What seemed to be a new phrase burst into the linguistic currency last week, courtesy of Boy Miliband, currently our foreign secretary. He was referring to the Burmese ruling junta, coining the phrase "Malign neglect" to describe its response to the cyclone disaster.
In fact, the phrase was not new. It was coined in 1994 by US author Michael Tonry, the title of his book about "racial disproportion in the criminal justice system". It was also used in 2002, again in the United States, to describe the "unequal system of school finance" and then again last year, applied to the Amnesty Bill on illegal immigration.
Nevertheless, it is a good phrase – far too good to leave to the tender mercies of Mr Miliband. It can be applied, for instance, to the extraordinary inadequacies of our own media when it comes to reporting the affairs of the EU, the latest example of which easily justifies the epithet.
The example will come as no surprise to regular readers of this blog, who will have been following the progress of the latest pesticide directive and the almost complete absence of comment in the British MSM.
As it happens, the directive went to the Council of Ministers for approval yesterday, an event which elicited an appeal from EU health commissioner Androulla Vassiliou, to "EU governments" to adopt stringent new rules "to ban the use of all potentially cancer-causing pesticides".
Reported only by the one news agency, Vassiliou was cited as declaring: "The key aim of the proposal is to protect the health of citizens and the environment, we must not lose sight of this" - a classic argument from a risk-averse, short-sighted commissioner.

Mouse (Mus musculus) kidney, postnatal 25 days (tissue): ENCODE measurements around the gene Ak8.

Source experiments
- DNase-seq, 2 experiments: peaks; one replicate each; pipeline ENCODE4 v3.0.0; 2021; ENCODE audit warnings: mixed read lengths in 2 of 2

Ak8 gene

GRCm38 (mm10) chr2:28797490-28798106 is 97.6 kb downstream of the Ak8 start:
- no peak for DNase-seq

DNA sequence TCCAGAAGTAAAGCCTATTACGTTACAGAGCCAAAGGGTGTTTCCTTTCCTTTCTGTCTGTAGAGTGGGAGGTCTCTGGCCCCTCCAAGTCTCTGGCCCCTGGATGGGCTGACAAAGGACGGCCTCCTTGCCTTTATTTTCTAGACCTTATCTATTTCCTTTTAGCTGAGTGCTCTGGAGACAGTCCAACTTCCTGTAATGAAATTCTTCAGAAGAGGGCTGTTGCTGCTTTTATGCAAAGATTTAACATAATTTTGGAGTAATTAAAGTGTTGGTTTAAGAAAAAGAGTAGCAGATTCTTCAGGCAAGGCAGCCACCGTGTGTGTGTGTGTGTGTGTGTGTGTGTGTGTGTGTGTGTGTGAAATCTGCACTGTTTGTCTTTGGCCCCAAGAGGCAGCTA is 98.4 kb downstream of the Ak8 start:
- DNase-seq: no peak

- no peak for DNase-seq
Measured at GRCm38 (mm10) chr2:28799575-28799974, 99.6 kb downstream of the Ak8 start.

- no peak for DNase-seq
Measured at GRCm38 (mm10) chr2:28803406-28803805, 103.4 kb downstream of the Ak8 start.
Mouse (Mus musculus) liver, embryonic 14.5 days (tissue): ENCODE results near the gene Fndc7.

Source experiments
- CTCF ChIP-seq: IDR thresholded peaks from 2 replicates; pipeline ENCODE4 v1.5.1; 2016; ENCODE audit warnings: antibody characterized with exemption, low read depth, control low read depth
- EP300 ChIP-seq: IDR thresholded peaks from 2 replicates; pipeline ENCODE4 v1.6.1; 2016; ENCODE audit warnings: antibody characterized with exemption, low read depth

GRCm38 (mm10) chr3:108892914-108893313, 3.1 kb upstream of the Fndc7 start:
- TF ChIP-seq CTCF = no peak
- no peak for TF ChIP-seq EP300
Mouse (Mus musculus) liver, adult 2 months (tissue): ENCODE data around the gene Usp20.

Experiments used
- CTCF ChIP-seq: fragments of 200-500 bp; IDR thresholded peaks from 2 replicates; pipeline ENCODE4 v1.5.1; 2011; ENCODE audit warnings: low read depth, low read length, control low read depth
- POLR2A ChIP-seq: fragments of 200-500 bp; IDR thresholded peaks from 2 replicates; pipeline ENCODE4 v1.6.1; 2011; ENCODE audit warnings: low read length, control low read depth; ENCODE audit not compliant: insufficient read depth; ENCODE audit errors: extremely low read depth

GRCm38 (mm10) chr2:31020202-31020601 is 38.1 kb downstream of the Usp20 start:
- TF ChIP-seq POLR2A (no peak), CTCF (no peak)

What then happened we have no means of knowing from the British media – other than from a single report in the business section of The Scotsman which tells us, in passing, that the Council of Ministers failed to make a decision and have deferred any further formal consideration for "several months".
In what is clearly a rebuff to the commission (and the EU parliament), the Council is having second thoughts about this controversial directive. That is potential effects are extremely damaging is further reinforced by the Scotsman report with retails a view expressed by the British Pesticides Safety Directorate, which warns that "crop yields throughout the European Union could be put at serious risk," if the directive is approved.
"For once," the paper adds, "the UK government appears to be on side with farmers, judging from a statement issued by its Pesticides Safety Directorate (PSD) suggesting that cereal production could plummet by as much as one third."
From this, we might assume that the British government might have been instrumental in delaying the approval of the directive at the Council meeting yesterday, although we actually know not what our ministers did, owing to the notorious secrecy of the EU’s decision-making process.
However, even that level of secrecy cannot compare with the "malign neglect" of the media, and its failure to report on this important and contentious issue, the likes of The Daily Telegraph instead preferring to devote considerable space in today’s issue to a story on how the "middle classes" could "ditch organic food to cut bills".
The ironic thing is that, if the EU has its way, most of our food in the future – what little there is left - will end up being "organic" by default, as the progressive ban on agro-chemicals ensures that there are precious few products which farmers can use.
The end point of that, of course, is that not only will prices soar, but real shortages may occur – not only in the UK but in developing countries which will also be unable to use these products.
But nothing of this is important enough, in the eyes of the MSM, to report.
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